## Slide Markup with LaTeX: First Steps

Since starting to create (a large number of) presentations using LaTeX, I've been impressed at how easy this is to pick up and also how quick it is to work with marked up content rather than dragging objects around in Impress or equivalent. With that in mind, I thought I'd outline the very basics of the markup (with probably more snippets to follow as I discover them).

### Start at the very beginning

First of all, LaTeX templates are fussy things, start with someone else's outline (for example the one Dave posted, which I use), or one you made earlier. There is some preamble and then the main contents of the presentation go between the \begin{document} and \end{document} bits.

## Creating Presentations with LaTeX

This spring/summer, I'm giving quite a few talks at conferences, and I have a number of my own clients that I'm writing new training materials for. That's a lot of content in total and so, inspired by Dave's article about LaTeX and powerdot (and with some help from Dave himself!), I've started to write my own presentations this way too.

Getting started was a struggle, I've never really used anything like it before and if there's one thing LaTeX doesn't do well, it's error messages! The blog post I linked above has a sample presentation in it and I used that as my starting point. The source code goes in a file with a ".tex" suffix, e.g. presentation.tex. I then installed the texlive-latex-extra, latexmk, vim-latexsuite, latex-fonts-recommended and texlive-fonts-extra packages from aptitude, and generated a PDF by running:

latexmk -f -pdfps presentation.tex


## Book Review: The Developer's Guide to Social Programming

Recently the nice folks at Addison Wesley sent me a review copy of "The Developer's Guide to Social Programming" by Mark Hawker (you can find it here on amazon). This is right up my street as I'm doing so much with with APIs, social and otherwise, at the moment and the book covers things I'm using such as OAuth and google's services.

## Using Persistent Storage with Gearman

I'm using gearman for the first time in a new project, and two things in particular were bothering me. Firstly, there doesn't seem to be a built-in way to see what's in the queue. Secondly, if the gearman server dies (which seemed quite likely when I was first getting to grips with this stuff and writing really buggy code!) you lose your queue. Therefore I decided that I would switch gearman over to running with persistent storage. Continue reading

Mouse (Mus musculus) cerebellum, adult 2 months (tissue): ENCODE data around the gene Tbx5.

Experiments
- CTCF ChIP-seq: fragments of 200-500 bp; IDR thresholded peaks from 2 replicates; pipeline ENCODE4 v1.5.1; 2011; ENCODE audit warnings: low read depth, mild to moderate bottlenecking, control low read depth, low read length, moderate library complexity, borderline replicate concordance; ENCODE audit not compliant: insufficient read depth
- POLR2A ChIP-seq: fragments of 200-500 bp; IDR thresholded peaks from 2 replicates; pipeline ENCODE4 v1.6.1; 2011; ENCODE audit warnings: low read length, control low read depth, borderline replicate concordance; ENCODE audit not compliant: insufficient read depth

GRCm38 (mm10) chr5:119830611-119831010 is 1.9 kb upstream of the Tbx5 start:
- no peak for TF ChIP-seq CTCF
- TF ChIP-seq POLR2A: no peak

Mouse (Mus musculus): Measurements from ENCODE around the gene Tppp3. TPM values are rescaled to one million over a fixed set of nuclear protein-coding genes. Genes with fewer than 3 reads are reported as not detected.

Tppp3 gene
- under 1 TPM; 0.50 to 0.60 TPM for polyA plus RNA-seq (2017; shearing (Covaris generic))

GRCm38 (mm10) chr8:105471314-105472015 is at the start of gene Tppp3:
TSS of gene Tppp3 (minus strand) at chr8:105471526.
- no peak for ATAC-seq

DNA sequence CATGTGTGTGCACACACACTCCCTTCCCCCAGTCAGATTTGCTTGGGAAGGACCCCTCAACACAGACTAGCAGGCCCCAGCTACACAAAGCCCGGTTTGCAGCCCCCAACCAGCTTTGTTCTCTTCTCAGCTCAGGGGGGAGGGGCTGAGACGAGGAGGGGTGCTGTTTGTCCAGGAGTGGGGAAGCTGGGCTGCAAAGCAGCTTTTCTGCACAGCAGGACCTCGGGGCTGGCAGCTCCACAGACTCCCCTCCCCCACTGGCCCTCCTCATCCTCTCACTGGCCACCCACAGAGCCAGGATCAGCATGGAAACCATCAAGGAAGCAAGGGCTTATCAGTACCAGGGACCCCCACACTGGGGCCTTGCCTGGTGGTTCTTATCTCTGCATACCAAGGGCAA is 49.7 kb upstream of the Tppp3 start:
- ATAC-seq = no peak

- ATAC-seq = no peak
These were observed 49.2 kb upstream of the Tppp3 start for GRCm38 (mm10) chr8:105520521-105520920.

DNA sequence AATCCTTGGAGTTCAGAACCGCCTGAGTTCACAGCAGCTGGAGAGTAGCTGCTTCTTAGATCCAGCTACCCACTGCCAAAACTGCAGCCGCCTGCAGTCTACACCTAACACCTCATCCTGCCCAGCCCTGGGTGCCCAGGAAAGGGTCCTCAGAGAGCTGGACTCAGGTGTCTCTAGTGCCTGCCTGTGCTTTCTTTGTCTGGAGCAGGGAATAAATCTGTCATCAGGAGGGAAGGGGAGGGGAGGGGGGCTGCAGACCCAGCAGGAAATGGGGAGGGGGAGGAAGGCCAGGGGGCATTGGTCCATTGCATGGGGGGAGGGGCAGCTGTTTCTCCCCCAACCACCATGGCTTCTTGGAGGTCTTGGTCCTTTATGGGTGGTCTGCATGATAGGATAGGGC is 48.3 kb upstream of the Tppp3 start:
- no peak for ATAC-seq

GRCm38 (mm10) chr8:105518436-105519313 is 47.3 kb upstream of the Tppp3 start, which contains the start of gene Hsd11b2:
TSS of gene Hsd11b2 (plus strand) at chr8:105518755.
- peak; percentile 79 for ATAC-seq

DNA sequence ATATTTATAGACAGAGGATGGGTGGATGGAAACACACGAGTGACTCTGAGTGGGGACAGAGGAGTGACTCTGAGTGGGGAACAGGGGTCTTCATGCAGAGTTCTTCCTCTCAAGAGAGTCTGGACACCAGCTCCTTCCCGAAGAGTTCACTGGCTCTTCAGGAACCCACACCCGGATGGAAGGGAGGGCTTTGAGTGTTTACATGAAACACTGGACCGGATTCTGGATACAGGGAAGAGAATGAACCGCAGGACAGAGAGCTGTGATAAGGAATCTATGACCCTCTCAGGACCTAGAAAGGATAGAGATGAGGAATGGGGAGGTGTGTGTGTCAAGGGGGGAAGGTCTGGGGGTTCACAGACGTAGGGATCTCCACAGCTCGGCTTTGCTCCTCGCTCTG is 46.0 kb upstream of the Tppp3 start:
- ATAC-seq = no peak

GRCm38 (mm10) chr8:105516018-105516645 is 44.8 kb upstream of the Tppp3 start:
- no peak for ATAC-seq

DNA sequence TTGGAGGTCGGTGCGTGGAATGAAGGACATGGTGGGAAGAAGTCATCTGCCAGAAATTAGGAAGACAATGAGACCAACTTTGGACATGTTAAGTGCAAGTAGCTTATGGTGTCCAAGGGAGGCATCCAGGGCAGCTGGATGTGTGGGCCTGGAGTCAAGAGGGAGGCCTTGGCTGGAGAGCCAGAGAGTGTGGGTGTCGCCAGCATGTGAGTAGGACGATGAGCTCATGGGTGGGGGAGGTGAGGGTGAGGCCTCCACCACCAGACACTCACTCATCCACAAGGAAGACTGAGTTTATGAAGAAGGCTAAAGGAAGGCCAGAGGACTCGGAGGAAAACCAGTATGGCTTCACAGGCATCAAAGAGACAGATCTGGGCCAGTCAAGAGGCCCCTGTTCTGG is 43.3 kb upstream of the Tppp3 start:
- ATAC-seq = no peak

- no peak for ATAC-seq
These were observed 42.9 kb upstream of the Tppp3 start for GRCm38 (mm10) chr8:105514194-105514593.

## Mercurial Primer

I am a source control nut, I've been speaking about Subversion for years, I co-lead an active open source project which uses git and GtiHub, and I've also dabbled with Bazaar. So far I'm feeling the limits of Subversion, loving the code-hosting features of some of the DVCS tools, and hating git and github in equal measure (don't bother to try to talk me out of this, I'm well aware the problems are mostly on my side). I don't know anyone else using Bazaar in the PHP community but I do know quite a few people raving about Mercurial, or Hg. This post is a quick introduction to the commands I have been using since I started trying out Hg and BitBucket for myself.

## Ticket Giveaway: DC4D:2

Did you know that there's a second edition of the DayCamp 4 Developers event coming up in March? The daycamps are a chance for developers to invest a day in their careers, wherever they are, focussing on the soft skills we need to grow beyond coding monkeys and into accomplished and upwardly-mobile professionals. It's a virtual conference, so you can join us from anywhere in the world!

In the new edition of DC4D, I'm giving a session entitled "Could You Telecommute?". I have worked from home for three years and if there's one thing I've learned along the way, it's that it isn't always easy! Telecommuting doesn't suit everyone so if you think you'd like to work this way one day, then I hope to give some pointers for how to tell if it will work out, or how to make it work for you. The event is on March 5th but there are also video-only tickets for those people who would rather watch their sessions back at their own pace.

I have a ticket to give away, so if you want to be my guest, leave me a comment and tell me why I should choose you! NB the tickets are only \$35 so this isn't quite as impressive as it might sound, sorry!

I'll pick winners on 26th February, with a week to go to the event.